The correlation between long-term interest rates and stock market index is negative – Natixis

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The normal correlation between long-term interest rates and share prices is positive: they fall in recessions and rise in periods of growth. Markets are moving to a new regime that is dominated not by the economic cycle, but by liquidity. The abundance of liquidity is leading, at portfolio equilibrium, to a rise in both bond prices and share prices, and therefore to a negative correlation between long-term interest rates and stock market indices, per Natixis.

Key quotes

“The correlation between long-term interest rates and share prices is normally expected to be positive. In recessions, risk aversion rises, inflation falls, corporate earnings decline and monetary policy becomes more expansionary. Everything, therefore, works to push down both long-term interest rates and stock market indices. In periods of growth, on the contrary, risk aversion falls, inflation rises, earnings increase, monetary policies become more restrictive and one can expect a rise in long-term interest rates and stock market indices.”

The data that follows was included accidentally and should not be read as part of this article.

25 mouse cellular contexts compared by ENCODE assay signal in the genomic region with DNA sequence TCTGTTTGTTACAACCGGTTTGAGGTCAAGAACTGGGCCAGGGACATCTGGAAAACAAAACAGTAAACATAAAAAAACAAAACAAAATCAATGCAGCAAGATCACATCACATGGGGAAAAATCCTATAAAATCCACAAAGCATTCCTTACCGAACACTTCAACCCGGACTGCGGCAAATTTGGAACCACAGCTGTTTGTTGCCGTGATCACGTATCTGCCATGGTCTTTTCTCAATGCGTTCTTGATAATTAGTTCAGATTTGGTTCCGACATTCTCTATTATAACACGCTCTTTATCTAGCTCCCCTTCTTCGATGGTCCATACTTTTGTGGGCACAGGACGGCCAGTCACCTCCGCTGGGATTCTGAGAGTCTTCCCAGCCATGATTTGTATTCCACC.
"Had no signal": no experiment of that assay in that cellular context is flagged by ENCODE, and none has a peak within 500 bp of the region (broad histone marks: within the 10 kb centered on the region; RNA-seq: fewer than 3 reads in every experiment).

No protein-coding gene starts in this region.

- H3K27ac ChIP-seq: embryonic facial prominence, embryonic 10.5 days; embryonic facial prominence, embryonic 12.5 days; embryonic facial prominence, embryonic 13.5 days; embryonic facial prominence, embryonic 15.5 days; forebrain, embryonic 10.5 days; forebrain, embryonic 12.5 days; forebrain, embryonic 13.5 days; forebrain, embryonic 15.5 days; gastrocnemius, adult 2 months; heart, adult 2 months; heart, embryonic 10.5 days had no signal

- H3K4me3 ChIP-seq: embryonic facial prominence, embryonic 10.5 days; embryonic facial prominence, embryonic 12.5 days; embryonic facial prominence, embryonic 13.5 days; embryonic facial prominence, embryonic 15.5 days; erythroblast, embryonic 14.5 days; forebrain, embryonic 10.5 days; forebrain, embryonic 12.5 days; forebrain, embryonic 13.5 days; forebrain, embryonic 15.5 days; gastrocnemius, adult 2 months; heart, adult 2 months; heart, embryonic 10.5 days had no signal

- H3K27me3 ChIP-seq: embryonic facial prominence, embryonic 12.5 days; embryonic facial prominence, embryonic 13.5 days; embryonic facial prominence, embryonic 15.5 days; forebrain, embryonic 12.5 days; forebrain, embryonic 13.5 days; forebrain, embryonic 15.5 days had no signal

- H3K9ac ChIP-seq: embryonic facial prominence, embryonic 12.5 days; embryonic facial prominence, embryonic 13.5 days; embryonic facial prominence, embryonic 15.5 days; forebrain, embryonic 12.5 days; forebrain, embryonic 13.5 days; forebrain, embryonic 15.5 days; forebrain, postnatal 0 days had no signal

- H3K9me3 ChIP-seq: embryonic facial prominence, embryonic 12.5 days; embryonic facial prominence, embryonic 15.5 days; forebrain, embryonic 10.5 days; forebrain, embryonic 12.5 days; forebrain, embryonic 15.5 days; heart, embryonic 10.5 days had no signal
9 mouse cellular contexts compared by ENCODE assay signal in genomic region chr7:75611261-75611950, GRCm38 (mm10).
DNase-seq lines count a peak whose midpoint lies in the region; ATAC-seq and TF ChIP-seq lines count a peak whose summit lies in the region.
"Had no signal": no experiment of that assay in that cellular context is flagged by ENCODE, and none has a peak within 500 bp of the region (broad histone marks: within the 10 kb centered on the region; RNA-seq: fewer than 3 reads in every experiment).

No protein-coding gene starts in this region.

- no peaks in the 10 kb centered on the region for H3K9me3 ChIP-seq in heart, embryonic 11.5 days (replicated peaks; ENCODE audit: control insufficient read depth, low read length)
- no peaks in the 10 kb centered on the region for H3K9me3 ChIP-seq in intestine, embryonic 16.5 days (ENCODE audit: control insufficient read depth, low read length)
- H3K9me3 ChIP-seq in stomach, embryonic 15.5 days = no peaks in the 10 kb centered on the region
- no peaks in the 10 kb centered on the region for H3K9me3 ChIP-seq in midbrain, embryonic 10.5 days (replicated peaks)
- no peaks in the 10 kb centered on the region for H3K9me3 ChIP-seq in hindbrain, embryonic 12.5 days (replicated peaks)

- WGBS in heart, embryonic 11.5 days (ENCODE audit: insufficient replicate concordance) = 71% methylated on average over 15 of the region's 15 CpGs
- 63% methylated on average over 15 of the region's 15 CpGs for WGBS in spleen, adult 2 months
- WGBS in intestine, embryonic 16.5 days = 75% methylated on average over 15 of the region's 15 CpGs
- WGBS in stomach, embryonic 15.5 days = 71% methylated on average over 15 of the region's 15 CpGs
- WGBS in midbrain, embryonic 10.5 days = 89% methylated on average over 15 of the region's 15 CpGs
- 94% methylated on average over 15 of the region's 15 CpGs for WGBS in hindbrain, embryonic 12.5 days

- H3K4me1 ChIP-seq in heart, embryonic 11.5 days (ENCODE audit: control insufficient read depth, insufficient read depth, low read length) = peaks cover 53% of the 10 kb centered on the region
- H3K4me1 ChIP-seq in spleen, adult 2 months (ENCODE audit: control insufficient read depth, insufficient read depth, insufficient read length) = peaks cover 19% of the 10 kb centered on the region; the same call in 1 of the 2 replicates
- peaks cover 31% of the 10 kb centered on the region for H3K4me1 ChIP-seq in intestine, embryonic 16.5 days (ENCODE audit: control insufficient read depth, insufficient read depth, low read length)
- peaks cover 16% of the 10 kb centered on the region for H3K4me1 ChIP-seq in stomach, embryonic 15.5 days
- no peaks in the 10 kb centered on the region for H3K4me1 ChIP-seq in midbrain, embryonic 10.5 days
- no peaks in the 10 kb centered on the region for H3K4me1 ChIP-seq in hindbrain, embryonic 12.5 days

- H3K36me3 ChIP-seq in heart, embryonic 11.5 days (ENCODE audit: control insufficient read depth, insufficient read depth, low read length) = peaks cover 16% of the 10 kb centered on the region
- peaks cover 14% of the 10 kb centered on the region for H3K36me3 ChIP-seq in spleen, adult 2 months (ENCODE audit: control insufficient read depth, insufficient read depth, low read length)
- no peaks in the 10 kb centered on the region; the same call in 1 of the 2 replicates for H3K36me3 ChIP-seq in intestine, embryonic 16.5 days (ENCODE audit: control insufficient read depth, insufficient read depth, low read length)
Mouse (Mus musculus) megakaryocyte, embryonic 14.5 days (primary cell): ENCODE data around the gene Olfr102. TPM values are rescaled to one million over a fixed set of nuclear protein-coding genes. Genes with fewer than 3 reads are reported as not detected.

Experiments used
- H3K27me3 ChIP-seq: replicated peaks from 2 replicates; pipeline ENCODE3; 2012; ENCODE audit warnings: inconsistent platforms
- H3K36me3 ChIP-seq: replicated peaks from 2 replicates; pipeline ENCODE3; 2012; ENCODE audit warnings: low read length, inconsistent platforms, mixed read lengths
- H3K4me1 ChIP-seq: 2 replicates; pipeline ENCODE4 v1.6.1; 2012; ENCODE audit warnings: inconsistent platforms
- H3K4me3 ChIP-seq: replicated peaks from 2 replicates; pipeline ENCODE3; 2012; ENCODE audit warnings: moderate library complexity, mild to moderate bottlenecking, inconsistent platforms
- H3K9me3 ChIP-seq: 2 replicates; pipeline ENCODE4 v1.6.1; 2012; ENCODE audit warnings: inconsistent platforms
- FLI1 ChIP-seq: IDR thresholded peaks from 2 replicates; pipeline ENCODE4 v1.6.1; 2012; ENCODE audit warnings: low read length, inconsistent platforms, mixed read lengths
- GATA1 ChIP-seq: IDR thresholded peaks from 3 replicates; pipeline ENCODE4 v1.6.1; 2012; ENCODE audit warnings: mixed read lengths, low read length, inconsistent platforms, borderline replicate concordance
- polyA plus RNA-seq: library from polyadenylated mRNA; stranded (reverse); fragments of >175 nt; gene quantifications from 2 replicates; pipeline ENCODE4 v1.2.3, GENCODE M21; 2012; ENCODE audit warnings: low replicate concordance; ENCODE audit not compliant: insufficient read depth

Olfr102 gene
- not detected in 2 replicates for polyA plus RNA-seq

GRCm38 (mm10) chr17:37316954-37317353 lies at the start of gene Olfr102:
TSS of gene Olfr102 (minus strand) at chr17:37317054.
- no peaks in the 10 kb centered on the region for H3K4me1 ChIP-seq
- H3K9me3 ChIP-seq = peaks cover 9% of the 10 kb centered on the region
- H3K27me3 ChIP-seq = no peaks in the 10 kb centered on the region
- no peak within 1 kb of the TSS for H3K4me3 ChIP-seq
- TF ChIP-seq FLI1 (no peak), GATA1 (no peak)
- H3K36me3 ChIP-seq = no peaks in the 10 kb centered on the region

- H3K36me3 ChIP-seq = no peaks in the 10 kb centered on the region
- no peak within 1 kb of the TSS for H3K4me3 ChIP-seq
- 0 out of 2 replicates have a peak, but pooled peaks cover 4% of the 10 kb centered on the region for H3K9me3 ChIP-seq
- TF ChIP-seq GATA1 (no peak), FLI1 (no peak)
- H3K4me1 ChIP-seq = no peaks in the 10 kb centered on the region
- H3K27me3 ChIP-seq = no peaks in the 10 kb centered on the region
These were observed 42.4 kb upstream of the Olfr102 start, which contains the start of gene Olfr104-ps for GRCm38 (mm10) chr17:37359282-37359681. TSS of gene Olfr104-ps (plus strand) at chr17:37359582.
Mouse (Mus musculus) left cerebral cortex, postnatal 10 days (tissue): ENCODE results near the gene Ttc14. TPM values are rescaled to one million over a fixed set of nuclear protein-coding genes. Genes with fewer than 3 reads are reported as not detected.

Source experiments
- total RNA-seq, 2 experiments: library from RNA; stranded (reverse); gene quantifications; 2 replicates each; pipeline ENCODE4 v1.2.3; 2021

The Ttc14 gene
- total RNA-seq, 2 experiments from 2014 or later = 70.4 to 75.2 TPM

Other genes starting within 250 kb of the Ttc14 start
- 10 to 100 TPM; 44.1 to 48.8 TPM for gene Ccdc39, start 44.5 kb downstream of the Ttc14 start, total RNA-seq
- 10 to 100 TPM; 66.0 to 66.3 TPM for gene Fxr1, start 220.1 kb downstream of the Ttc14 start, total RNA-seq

“In the recent period, financial markets have not been dominated by the economic cycle, but by the abundance of liquidity created by the central bank. This liquidity is reinvested in all asset classes, and the result is both a fall in long-term interest rates and a rise in share prices, i.e. a negative correlation between long-term interest rates and share prices. This has been the case since 2019 in the United States and since March 2020 in the eurozone.”